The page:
The Yokoshima/Fukuyama Synthesis of Lycopalhine A
Lycopalhine A (3) was isolated from the staghorn clubmoss Palhinhaea cernua, used in traditional Chinese herbal medicine for the treatment of contusions, scald, and rheumatism. Satoshi Yokoshima and Tohru Fukuyama of Nagoya University envisioned (Org. Lett. 2016, 18, 1494. ) the assembly of the central framework of 3 by the rearrangement of 1 to 2.
The starting point for 1 was the triol 4. Following the published procedure (Tetrahedron Asymmetry 2000, 11, 4171. ), monosilylation followed by lipase-mediated acetylation with 5 led to 6 in high ee. The enone 7 was iodinated, and the resulting α-iodoenone was coupled with the alkyl borane 8 to give 9. Reduction followed by the Johnson modification of the Claisen rearrangement gave 10, that was carried on to the α-diazo β-keto ester 11.
Cu-mediated cyclization of 11 to 12 established the second carbocyclic ring of 3, including the all-carbon quaternary center. Saponification of the ester followed by coupling with the arenesulfonamide and then desilylation gave 13, that was oxidized to 1. In situ, β-elimination of the dicarbonyl-stablized anion followed by proton transfer and intramolecular conjugate addition gave 2.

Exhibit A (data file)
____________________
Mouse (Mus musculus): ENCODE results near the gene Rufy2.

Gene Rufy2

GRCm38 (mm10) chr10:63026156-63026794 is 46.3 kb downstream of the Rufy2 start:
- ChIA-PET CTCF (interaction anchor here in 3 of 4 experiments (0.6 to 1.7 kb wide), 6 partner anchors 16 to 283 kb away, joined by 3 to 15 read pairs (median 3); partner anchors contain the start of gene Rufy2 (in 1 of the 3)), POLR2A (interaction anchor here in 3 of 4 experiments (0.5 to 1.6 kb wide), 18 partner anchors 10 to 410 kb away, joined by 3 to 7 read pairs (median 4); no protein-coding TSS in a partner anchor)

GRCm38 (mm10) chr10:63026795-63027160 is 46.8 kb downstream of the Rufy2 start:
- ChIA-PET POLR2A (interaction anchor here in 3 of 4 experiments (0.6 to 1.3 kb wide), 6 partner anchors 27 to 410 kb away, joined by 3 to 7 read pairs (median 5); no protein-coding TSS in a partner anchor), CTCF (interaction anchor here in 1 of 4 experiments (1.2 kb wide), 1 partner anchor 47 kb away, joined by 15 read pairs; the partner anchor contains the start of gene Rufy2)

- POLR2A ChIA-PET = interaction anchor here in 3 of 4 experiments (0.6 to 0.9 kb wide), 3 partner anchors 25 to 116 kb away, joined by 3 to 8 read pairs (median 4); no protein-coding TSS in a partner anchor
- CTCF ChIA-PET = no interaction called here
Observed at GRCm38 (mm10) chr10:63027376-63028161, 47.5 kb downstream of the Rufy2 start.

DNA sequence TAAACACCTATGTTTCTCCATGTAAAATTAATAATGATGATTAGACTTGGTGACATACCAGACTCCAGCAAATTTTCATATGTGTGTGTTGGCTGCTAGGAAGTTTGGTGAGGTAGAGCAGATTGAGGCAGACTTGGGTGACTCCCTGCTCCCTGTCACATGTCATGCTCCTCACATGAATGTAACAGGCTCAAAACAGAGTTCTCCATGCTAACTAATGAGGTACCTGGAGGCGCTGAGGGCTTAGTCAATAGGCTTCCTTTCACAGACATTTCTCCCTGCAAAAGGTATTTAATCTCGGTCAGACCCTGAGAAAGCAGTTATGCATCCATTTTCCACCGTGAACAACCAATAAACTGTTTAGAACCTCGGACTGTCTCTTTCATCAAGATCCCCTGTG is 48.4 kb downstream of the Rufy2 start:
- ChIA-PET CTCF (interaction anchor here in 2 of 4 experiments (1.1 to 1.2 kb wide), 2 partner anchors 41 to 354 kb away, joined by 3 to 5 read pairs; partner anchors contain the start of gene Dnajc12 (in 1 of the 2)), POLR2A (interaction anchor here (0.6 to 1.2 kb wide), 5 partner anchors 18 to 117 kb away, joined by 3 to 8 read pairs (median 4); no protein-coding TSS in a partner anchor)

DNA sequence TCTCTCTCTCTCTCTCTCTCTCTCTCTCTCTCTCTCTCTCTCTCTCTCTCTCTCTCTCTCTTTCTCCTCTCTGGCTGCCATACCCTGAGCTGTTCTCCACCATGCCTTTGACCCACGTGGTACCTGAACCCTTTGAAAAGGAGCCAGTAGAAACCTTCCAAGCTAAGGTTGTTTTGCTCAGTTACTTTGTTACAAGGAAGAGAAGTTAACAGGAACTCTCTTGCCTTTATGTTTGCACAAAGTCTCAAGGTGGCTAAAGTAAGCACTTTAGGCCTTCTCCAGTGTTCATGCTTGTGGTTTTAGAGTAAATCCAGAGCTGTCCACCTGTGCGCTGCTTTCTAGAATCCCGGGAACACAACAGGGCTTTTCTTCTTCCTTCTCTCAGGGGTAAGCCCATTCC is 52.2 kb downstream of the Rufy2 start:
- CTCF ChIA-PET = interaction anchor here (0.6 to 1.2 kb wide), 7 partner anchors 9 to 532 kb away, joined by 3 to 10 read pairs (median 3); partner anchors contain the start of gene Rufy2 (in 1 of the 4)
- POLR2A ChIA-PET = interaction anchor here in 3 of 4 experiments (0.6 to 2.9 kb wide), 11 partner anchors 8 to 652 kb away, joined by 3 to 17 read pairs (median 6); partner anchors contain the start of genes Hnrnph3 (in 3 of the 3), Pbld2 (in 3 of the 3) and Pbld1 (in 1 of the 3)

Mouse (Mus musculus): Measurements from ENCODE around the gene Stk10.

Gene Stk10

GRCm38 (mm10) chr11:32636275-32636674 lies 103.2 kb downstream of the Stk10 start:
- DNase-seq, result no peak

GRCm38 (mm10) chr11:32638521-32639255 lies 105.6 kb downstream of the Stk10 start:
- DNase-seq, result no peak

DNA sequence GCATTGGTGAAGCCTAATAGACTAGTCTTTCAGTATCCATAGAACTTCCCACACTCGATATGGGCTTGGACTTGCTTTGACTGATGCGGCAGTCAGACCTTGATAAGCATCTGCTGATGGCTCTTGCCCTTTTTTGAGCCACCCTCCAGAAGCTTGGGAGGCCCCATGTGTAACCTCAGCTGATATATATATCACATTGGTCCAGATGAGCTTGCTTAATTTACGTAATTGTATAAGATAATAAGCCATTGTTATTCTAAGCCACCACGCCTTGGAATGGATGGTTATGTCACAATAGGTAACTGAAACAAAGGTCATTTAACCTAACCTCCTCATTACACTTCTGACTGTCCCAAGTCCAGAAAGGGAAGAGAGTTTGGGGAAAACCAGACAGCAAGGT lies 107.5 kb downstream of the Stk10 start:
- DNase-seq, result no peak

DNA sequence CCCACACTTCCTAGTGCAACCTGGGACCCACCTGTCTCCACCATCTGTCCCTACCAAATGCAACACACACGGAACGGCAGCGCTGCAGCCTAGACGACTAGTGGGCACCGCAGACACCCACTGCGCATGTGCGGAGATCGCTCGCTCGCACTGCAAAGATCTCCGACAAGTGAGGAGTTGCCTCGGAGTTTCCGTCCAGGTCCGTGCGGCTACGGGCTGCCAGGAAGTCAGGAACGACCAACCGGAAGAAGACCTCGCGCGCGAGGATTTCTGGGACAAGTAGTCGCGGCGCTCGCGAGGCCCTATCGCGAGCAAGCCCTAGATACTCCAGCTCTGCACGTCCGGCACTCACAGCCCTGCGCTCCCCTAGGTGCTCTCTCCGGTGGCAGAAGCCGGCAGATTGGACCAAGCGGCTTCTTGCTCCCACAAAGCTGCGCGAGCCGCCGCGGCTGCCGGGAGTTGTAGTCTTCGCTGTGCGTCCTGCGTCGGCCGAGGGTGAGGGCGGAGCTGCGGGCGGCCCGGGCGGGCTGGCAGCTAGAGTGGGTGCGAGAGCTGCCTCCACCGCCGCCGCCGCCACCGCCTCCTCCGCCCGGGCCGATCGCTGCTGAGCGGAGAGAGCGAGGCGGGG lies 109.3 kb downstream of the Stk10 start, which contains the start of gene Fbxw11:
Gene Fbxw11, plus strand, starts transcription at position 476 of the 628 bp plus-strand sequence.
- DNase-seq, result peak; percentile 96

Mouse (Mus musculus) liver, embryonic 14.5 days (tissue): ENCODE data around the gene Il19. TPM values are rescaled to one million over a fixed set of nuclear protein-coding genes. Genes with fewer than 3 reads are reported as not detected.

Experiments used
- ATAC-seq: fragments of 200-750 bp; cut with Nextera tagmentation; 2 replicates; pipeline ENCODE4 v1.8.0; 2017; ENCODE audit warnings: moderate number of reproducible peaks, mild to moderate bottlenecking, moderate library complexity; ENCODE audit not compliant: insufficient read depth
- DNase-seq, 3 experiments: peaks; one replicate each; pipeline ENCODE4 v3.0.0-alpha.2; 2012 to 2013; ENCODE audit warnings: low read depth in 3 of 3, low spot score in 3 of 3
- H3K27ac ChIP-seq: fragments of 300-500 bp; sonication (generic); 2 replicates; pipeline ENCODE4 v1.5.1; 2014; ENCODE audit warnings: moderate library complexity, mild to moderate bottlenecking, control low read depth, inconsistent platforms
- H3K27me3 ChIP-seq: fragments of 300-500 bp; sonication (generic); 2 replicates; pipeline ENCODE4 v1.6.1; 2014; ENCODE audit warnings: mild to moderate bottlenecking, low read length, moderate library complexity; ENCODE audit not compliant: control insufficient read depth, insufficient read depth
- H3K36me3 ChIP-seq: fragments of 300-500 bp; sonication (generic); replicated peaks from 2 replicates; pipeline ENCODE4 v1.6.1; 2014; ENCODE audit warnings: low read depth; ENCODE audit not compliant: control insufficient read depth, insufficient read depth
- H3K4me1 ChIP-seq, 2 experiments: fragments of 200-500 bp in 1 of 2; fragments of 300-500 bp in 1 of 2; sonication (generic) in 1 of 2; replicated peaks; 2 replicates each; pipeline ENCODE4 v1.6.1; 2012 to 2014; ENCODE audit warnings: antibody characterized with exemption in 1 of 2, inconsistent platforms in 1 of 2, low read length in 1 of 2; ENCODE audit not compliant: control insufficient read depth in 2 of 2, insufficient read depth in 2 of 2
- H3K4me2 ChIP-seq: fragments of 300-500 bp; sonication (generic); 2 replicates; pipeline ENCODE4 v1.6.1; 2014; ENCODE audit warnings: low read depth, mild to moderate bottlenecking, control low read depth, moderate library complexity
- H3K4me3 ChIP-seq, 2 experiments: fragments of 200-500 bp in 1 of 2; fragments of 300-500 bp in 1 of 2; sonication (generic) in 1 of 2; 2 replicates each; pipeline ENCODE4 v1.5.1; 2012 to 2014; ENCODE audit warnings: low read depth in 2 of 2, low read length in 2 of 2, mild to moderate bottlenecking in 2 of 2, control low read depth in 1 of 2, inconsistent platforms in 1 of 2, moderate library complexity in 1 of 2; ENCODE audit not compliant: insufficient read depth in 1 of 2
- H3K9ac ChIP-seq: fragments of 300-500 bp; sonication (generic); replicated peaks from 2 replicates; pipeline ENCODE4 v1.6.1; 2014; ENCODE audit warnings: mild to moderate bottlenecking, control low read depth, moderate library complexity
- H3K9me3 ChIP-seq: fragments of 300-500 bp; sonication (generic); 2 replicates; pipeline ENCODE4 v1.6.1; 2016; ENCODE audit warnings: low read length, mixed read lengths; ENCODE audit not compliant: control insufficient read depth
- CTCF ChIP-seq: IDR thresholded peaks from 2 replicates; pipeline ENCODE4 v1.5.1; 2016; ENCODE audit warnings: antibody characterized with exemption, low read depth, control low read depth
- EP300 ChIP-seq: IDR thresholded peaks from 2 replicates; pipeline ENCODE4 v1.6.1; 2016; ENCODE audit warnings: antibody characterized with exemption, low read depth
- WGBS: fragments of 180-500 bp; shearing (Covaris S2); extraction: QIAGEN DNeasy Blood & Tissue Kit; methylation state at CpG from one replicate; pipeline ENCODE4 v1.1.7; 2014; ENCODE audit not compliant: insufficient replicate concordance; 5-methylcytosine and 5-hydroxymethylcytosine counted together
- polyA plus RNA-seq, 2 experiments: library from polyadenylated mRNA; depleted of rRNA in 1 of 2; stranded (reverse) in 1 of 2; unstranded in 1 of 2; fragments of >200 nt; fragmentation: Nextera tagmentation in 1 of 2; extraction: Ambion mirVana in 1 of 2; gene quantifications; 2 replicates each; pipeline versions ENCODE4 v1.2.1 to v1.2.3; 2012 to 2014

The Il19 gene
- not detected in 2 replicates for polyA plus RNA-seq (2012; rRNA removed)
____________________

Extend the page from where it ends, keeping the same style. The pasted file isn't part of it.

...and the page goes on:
The N-sulfonyl amide 2 was still lacking three of the carbon atoms of 3. The first was attached by global reduction, followed by protection of one of the alcohols along with the hemiaminal as the acetonide. Mesylation of the other alcohol followed by displacement with cyanide delivered the nitrile 14. The next stereogenic center was established by the addition of the allyl silane 15 to the open face, leading to 16.
In the course of the transformation of 16 to 17, the aldehyde from the reduction of the nitrile underwent epimerization followed by intramolecular aldol condensation. Deprotection of 17 led to a diamine that condensed with the aldehyde to give the desired aminal 18. Deprotective transesterification then completed the synthesis of lycopahline A (3).